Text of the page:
5

Background: I've been doing a lot of comment flagging on Stack Overflow recently to clean up comment sections of highly-viewed and/or highly-scored posts. I flag "no longer needed" for things like "thanks!", "works!", "you saved my life, I am eternally grateful", "I love you", "I'd give you my firstborn but I already gave it to another user" etc. (and have developed a great empathy for iOS devs in the process) I haven't verified this, but I can imagine this isn't specific to just Stack Overflow.

In my comment flagging, I've encountered an interesting category of flocky comments (comments that have (/attract?) many similar comments): "this also works in version X" comments- that for reasons I'll explain, I feel like I could/should do something about, but don't know what that something is, and doubt all my ideas.

Here are some examples from Stack Overflow (if some get deleted, you'll just have to take my word for the counts):

Should such comments stay undisturbed as comments? It does seem to me that they fall under the "Add relevant but minor or transient information to a post" category of "When should I comment?".

I've been leaving them be, or just flagging ones that duplicate existing ones (same version), but I'm wondering if there's anything more constructive that I can/should be doing about them.

Ex. Should I be editing to inline that information into the post? I'd feel uncertain doing that, since I typically am not able (or just not willing to spend the time and effort) to verify that information myself. I wouldn't want to inline incorrect information into a post.

I also noticed that some of the posts these comments belong to seem to "invite" such comments by the post saying "this worked for me in version X", which tempted my mind to think "... would it be better if I just deleted that?" Of course- I have no way of knowing, and I have no SME in most of these areas, so I just don't touch the post either.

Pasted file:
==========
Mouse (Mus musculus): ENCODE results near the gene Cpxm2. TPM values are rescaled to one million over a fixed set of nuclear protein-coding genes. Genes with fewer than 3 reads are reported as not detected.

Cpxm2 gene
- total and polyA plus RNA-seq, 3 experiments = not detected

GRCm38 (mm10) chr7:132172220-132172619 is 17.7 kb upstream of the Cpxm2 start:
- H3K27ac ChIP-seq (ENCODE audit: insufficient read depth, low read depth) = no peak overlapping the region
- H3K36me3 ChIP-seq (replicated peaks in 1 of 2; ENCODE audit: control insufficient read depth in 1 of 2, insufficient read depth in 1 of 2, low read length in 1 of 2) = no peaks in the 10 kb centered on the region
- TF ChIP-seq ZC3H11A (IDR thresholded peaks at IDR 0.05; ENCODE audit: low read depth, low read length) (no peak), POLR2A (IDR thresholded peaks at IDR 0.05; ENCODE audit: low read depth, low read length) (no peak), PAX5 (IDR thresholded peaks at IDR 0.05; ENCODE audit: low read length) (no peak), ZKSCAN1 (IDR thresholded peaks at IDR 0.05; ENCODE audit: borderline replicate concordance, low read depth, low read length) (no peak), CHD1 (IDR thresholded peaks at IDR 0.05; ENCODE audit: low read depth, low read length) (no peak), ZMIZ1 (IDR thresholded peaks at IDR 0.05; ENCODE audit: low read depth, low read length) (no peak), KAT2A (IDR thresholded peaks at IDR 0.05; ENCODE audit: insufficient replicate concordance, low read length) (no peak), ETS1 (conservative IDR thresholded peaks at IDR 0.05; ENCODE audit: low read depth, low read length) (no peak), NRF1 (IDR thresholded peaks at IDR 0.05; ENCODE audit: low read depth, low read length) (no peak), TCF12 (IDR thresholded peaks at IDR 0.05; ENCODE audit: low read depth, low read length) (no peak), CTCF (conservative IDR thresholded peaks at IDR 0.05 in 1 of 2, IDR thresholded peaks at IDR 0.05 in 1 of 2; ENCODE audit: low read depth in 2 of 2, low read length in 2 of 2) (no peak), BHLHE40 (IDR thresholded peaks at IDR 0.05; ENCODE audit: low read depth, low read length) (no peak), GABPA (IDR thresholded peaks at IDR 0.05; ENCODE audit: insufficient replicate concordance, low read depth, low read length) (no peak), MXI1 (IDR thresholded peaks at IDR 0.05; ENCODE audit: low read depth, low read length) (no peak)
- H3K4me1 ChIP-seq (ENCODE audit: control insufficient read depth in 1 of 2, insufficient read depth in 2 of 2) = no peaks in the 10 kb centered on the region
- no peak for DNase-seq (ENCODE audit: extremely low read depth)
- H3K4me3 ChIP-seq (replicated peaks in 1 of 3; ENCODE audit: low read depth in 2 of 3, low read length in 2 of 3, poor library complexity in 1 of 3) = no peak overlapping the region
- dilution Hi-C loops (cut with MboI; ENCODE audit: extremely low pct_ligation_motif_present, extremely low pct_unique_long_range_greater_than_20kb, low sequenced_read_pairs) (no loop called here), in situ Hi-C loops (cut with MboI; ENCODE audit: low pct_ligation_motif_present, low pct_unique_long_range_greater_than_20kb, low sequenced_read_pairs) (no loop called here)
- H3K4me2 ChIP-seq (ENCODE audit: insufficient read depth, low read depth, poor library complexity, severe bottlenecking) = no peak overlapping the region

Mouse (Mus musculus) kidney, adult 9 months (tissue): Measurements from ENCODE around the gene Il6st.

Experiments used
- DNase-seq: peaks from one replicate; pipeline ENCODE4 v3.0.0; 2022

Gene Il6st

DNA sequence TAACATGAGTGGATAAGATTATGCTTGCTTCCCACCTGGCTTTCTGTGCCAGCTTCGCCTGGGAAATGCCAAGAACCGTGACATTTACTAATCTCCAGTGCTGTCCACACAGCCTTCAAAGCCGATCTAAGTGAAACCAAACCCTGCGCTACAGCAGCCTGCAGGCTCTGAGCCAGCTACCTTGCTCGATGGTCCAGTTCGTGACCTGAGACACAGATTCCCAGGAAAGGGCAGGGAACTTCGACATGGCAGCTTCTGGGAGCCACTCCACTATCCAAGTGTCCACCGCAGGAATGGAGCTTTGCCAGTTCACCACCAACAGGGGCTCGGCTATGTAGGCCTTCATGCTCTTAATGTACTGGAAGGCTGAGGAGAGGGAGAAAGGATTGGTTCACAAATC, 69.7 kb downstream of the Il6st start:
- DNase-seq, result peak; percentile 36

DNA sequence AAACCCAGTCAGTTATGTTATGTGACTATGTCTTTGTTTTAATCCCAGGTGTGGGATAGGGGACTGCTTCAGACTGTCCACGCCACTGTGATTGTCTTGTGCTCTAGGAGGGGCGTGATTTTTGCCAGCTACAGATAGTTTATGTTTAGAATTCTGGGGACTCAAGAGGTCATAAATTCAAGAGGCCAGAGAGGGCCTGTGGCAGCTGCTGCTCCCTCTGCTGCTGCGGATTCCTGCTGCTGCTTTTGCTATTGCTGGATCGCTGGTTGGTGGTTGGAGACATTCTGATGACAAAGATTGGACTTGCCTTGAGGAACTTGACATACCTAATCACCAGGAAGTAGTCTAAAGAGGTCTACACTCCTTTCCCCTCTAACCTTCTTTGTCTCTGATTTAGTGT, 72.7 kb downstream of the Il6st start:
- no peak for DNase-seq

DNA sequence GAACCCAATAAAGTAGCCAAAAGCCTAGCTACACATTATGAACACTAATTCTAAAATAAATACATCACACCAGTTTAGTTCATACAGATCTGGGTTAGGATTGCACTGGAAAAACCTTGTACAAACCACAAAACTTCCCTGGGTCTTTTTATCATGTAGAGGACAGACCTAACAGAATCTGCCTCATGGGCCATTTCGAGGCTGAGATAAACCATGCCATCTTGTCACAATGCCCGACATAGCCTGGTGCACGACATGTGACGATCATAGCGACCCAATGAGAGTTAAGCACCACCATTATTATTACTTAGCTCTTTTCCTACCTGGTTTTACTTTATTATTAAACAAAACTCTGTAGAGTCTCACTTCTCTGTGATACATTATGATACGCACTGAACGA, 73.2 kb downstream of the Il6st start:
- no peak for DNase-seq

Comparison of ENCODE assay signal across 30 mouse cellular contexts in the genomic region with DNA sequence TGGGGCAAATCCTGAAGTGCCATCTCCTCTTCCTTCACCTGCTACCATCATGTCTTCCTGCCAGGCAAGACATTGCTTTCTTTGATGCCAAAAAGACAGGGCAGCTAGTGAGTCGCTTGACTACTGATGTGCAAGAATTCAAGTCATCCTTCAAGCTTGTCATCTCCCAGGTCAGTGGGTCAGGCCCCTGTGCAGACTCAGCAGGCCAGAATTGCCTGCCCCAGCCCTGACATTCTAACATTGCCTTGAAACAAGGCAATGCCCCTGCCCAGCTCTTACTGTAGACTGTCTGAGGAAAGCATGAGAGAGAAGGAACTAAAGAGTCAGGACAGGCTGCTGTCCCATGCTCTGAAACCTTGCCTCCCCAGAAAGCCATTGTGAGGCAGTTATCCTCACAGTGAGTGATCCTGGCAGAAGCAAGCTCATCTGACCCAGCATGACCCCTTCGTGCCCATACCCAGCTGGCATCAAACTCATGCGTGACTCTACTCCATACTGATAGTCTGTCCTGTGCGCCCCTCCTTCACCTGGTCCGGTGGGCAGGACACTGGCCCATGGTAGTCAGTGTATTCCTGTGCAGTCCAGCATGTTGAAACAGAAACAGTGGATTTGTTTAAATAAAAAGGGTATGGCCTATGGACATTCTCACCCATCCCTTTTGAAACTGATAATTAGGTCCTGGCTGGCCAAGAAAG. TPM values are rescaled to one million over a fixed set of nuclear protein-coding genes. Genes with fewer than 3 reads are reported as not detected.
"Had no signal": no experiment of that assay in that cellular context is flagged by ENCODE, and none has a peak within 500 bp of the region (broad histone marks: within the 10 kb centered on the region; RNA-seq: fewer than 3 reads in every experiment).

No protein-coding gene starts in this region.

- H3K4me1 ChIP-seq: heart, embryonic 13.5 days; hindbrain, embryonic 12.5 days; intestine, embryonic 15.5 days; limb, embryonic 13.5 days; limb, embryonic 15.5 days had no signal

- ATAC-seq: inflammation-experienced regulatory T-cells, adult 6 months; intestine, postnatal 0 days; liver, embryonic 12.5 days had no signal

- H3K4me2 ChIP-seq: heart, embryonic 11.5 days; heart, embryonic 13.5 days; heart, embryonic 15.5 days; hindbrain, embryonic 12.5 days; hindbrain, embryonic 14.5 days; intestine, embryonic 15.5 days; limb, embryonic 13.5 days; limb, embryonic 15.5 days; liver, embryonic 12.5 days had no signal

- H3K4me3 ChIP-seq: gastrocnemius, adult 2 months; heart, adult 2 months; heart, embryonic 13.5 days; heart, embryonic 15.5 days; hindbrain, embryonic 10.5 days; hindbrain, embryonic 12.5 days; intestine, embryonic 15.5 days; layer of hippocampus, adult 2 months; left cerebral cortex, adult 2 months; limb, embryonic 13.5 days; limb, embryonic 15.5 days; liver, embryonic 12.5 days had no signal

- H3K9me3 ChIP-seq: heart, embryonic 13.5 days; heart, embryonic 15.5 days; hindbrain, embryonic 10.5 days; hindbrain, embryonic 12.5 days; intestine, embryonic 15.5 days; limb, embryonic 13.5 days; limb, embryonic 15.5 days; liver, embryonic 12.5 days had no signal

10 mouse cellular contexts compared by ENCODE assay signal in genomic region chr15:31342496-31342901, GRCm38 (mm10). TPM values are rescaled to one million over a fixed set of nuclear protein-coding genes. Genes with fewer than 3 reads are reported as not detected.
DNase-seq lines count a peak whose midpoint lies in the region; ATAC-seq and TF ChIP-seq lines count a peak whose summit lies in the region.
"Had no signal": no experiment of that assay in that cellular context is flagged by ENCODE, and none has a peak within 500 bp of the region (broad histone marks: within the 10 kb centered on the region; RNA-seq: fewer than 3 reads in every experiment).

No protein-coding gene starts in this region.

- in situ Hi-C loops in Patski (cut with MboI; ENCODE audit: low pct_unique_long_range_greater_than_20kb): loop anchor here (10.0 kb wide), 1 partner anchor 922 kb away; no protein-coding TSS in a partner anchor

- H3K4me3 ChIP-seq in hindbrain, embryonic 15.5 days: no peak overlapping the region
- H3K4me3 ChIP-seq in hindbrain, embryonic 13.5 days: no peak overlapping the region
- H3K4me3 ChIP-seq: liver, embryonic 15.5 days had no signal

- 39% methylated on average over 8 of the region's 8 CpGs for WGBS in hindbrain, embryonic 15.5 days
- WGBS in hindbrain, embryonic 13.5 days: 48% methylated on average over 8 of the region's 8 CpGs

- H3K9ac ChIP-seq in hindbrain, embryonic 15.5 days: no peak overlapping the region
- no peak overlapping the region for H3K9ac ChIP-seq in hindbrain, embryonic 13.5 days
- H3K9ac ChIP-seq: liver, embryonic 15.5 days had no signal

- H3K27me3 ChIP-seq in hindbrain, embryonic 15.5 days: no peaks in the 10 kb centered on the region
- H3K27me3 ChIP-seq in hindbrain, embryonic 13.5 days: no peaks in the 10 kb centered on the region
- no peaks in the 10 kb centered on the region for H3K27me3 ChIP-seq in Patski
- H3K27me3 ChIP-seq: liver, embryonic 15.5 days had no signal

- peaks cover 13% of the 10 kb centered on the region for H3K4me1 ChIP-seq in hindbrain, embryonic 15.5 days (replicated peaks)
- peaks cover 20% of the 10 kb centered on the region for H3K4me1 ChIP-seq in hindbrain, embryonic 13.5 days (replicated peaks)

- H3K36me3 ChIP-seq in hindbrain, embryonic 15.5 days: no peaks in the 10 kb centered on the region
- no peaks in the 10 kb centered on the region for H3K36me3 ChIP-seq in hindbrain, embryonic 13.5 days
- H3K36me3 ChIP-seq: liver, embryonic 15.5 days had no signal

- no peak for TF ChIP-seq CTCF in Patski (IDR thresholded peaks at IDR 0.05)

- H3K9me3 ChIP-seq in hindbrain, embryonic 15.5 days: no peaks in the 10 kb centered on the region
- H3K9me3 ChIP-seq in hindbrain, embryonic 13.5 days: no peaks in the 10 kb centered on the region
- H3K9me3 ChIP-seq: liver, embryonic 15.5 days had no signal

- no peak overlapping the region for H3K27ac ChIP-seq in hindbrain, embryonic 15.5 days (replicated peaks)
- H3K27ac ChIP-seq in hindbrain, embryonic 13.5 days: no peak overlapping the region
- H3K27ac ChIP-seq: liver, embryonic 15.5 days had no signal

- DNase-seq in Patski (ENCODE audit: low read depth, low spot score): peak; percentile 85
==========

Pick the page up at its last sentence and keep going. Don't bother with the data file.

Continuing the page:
I'm sure that this information holds some amount of value. I think that makes the current situation somewhat non-ideal:

  • This info is not very visible in the comments. Comments only show a fixed, small number of the top-voted comments by default, and I've seen comment sections with much more than five such version comments.

  • Having one comment per version makes the information spread out and fragmented. It would be more ideal to have that information gathered together. (The issue with that is verifying which info is true to put it in some "good pile")

To reiterate: Is there anything constructive that I can/should be doing about these "flocks" of version-relevancy comments? (Taking into consideration that I don't have the ability or time/motivation to verify their correctness)

7
  • 3
    Valid discussion, but you'll get more relevant answers in MSO, this is marginally off topic here because it's 99% about SO so better asked on its site meta. Dec 26, 2022 at 11:05
  • 1
    @ShadowWizard Good point. I'll do some digging tomorrow on other technology sites like askubuntu and superuser just to see if it's actually a wider problem. It might be the case that it's better to ask on a per-site basis if it ends up being a really technicality-based discussion, which it definitely could be. I'll leave this here for now.
    – starball
    Dec 26, 2022 at 11:09
  • Thanks for this question! I know I've made such comments myself in the past and am now rethinking whether I should do so. Dec 26, 2022 at 11:20
  • 3
    Version comments are relevant to multiple sites, so I think this question is ok here on MSE. OTOH, if you're primarily concerned about such comments on SO, it would be a good idea to ask about it on MSO. FWIW, there are lots of questions on MSO regarding "the version problem", eg meta.stackoverflow.com/q/405302 There might be existing discussion there on version comments, but it's not easy to search for.